Is the satisfying Divine Justice by Jesus Christ giving himself a ransom for us, undergoing the penalty due to our sins, and thereby releasing us from that punishment which God might justly inflict upon us, Rom. v. 11. The Hebrew word signifies covering, and intimates that our offences are, by a proper atonement, covered from the avenging justice of God. In order to understand the manner wherein Christ becomes an atonement, "we should," says Dr. Watts, "consider the following propositions, 1. The great God having made man, appointed to govern him by a wise and righteous law, wherein glory and honour, life and immortality, are the designed rewards for perfect obedience; but tribulation and wrath, pain and death, are the appointed recompense to those who violate this law, Gen. iii. Rom. ii. 6, 16. Rom. i. 32.--2. All mankind have broken this law, Rom. iii. 23. Rom. v. 12.--3. God, in his infinite wisdom, did not think fit to pardon sinful man, without some compensation for his broken law; for,1. If the great Ruler of the world had pardoned the sins of men without any satisfaction, then his laws might have seemed not worth the vindicating.-2. Men would have been tempted to persist in the rebellion, and to repeat their old offences. -3. His forms of government among his creatures might have appeared as a matter of small importance.--4. God had a mind to make a very illustrious display both of his justice and of his grace among mankind; on these accounts he would not pardon sin without a satisfaction.--5. Man, sinful man, is not able to make any satisfaction to God for his own sins, neither by his labours, nor by his sufferings, Eph. ii. 1,8,9.--6. Though man be incapable to satisfy for his own violation of the law, yet God would not suffer all mankind to perish.--7. Because God intended to make a full display of the terrors of his justice, and his divine resentment for the violation of his law, therefore he appointed his own Son to satisfy for the breach of it, by becoming a proper sacrifice of expiation or atonement, Gal. iii. 10,13--8. The Son of God being immortal, could not sustain all these penalties of the law which man had broken, without taking the mortal nature of man upon him, without assuming flesh and blood. Heb. ii. 13,14.--9. The Divine Being having received such ample satisfaction for sin by the sufferings of his own Son, can honourably forgive his creature man, who was the transgressor, Rom. iii. 25,26. Now that this doctrine is true, will appear, if we consider, 1.That an atonement for sin, or an effectual method to answer the demands of an offended God, is the first great blessing guilty man stood in need of, Mic. vi. 6,7.-2.The very first discoveries of grace which were made to man after his fall implied in them something of an atonement for sin, and pointed to the propitiation Christ has now made, Gen. iii. 15.-3.The train of ceremonies which were appointed by God in the Jewish church are plain signification of such an atonement, 2 Cor. iii. Col. ii. 7,8,9. Heb. x.-4.Some of the prophesies confirm and explain the first promise, and show that Christ was to die as an atoning sacrifice for the sins of men, Dan. ix. 24-26. Is. liii.-5.Our Saviour himself taught us the doctrine of the atonement for sin by his death, Matt. xx. 28. John vi. 51. Luke xxii. 19.-6.The terrors of soul, the consternation and inward agonies which our blessed Lord sustained a little before his death, were a sufficient proof that he endured punishment in his soul which were due to sin, Mark xiv. 33. Heb. v. 7.-7.This doctrine is declared, and confirmed, and explained at large, by the apostles in their writings, 1 Cor. xv. 3. Eph. i. 7. 1 John ii. 2, &c.&c.-8.This was the doctrine that was witnessed to the world by the amazing gifts of the Holy Ghost, which attended the Gospel.(See the Acts of the Apostles.) The inferences and uses to be derived from this doctrine are these: 1. How vain are all the labours and pretences of mankind to seek or hope for any better religion than that which is contained in the Gospel of Christ. It is here alone that we can find the solid and rational principle of reconciliation to an offended God, Heb. iv. 14.--2. How strange and unreasonable is the doctrine of the Popish church, who, while they profess to believe the religion of Christ, yet introduce many other methods of atonement for sin, besides the sufferings of the Son of God. (See above.)--3. Here is a solid foundation, on which the greatest of sinners may hope for acceptance with God. 1 Tim. i. 15.--4. This doctrine should be used as a powerful motive to excite repentance, Acts v. 31.--5. We should use this atonement of Christ as our constant way of access to God in all our prayers, Heb. x. 19, 22.--6. Also as a divine guard against sin, Rom. vi. 1,2. 1 Pet. i. 15,19.--7. As an argument of prevailing force to be used in prayer, Rom. viii. 32.--8. As a spring of love to God, and to his Son Jesus Christ. 1 John iv. 10.--9. As a strong persuasive to that love and pity which we should show on all occasions to our fellow creatures, 1 John iv. 11.--10. It should excite patience and holy joy under afflictions and earthly sorrows, Rom. v. 1 to 3.--11. We should consider it as an invitation to the Lord's supper, where Christ is set forth to us in the memorials of his propitiation.--12. As a most effectual defence against the terrors of dying, and as our joyful hope of a blessed resurrection, 1 Cor. xv. 50.--13. Lastly, as a divine allurement to the upper world." See Watt's Sermons, ser. 34,35,36,37; Evans on the Atonement; Dr Owen on the Satisfaction of Christ; West's Scripture Doctrine of the Atonement; Hervey's Theron and Apasio, dialogue 3; Dr. Magee's Discourses on the Atonement; Jerram's Letters on ditto.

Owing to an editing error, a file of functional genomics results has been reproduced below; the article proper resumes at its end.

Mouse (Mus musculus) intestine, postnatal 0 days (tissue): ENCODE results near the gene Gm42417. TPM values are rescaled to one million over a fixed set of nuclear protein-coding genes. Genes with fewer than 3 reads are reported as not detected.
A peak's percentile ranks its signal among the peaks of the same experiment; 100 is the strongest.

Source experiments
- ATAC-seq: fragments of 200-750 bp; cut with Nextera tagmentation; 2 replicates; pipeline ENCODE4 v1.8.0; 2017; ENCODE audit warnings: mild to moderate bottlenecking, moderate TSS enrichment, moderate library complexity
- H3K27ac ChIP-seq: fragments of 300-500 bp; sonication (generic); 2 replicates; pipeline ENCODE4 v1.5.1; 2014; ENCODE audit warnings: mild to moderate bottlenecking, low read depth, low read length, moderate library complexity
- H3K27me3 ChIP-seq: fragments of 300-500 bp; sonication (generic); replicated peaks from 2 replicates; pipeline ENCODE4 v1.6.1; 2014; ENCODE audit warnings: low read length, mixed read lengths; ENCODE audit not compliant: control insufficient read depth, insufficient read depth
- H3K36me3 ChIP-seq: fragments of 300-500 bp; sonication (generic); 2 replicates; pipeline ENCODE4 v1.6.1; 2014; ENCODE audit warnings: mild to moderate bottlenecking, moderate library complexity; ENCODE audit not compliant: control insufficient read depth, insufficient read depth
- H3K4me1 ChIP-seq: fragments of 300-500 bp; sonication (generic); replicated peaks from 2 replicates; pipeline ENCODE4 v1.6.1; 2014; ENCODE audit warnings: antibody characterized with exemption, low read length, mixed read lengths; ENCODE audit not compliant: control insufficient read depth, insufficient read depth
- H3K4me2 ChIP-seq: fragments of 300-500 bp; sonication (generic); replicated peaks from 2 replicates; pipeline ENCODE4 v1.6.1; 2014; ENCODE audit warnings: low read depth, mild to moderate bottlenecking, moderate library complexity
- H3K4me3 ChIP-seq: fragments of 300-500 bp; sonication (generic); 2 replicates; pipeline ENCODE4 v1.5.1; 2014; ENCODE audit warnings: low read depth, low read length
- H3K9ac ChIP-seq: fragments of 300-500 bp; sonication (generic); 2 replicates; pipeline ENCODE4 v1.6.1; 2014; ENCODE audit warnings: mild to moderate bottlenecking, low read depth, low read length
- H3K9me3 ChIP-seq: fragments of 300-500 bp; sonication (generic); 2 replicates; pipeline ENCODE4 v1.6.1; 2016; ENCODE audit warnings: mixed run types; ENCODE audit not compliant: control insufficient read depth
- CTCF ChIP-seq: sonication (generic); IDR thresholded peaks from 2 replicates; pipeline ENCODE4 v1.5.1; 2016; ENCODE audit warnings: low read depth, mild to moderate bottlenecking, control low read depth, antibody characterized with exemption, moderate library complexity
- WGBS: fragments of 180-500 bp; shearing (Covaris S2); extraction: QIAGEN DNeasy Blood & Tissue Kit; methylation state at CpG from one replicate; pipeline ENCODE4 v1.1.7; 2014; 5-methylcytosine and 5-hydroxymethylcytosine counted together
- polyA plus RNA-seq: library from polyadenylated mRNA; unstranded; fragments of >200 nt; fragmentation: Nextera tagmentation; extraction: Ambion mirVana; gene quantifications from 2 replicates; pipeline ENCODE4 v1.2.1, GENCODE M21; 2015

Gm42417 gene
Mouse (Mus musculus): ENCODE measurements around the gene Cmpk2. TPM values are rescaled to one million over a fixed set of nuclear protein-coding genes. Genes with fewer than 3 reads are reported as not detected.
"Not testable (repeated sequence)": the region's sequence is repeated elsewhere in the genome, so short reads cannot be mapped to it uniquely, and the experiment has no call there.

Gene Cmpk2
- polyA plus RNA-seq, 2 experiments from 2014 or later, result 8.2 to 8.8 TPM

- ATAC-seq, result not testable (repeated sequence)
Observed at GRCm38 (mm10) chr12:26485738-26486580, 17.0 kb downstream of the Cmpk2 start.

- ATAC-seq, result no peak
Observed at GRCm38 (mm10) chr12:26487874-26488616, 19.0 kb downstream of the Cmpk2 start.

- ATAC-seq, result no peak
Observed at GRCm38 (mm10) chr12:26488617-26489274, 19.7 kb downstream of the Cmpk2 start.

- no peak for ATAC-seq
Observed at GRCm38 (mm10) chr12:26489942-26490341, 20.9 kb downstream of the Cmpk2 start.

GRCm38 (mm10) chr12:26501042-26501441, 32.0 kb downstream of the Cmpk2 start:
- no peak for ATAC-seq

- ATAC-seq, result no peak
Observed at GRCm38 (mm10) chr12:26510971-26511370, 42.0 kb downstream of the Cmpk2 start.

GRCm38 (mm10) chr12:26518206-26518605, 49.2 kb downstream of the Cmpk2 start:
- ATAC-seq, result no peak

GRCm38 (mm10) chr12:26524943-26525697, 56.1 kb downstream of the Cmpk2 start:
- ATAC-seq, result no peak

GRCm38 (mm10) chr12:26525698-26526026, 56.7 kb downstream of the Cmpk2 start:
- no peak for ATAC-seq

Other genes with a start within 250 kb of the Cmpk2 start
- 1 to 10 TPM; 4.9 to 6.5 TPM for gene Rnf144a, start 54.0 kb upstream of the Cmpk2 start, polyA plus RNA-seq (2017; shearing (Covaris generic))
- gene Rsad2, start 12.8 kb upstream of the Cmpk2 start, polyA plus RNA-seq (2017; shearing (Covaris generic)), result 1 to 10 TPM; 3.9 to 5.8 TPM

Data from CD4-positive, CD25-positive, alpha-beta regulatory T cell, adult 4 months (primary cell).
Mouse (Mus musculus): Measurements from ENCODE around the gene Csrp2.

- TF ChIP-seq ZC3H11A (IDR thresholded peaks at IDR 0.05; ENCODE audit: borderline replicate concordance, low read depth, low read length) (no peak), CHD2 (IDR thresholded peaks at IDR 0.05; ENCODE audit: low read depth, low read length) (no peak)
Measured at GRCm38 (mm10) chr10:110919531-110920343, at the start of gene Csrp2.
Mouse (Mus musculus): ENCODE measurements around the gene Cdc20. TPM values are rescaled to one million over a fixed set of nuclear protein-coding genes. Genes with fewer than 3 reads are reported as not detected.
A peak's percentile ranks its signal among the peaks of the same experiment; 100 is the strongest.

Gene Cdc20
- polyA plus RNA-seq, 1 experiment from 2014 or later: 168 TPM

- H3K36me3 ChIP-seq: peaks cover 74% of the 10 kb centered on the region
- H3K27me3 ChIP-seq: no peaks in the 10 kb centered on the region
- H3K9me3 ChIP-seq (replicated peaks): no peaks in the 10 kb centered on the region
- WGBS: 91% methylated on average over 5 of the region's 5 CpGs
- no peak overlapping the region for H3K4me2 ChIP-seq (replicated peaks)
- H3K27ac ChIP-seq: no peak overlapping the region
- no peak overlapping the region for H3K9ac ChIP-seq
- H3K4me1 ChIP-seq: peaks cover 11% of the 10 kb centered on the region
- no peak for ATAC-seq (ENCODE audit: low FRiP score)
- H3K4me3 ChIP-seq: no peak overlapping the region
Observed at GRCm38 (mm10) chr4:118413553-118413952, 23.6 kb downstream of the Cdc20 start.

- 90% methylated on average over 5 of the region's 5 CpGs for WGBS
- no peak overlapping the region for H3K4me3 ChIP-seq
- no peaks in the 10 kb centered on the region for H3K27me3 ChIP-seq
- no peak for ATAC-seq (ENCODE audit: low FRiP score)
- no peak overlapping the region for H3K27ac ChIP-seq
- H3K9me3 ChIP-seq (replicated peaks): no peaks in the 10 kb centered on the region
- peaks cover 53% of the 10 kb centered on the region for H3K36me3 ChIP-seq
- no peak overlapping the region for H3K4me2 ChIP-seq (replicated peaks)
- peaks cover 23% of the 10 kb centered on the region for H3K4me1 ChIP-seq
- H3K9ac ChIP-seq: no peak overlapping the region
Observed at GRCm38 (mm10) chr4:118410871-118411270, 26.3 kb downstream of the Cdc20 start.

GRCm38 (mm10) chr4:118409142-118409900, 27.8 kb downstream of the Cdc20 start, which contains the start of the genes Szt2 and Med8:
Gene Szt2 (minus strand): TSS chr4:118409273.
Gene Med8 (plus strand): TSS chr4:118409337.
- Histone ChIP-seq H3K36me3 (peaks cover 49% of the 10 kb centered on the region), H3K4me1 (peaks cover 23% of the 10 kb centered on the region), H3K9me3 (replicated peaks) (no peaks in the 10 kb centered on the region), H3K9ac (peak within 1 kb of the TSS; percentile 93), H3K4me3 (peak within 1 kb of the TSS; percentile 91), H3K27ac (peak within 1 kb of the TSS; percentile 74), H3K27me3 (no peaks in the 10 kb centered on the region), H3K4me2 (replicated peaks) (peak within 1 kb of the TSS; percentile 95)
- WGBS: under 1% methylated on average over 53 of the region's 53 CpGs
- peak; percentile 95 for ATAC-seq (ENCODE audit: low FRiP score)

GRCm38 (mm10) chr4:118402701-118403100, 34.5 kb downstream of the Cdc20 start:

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158. ATTRIBUTES OF GOD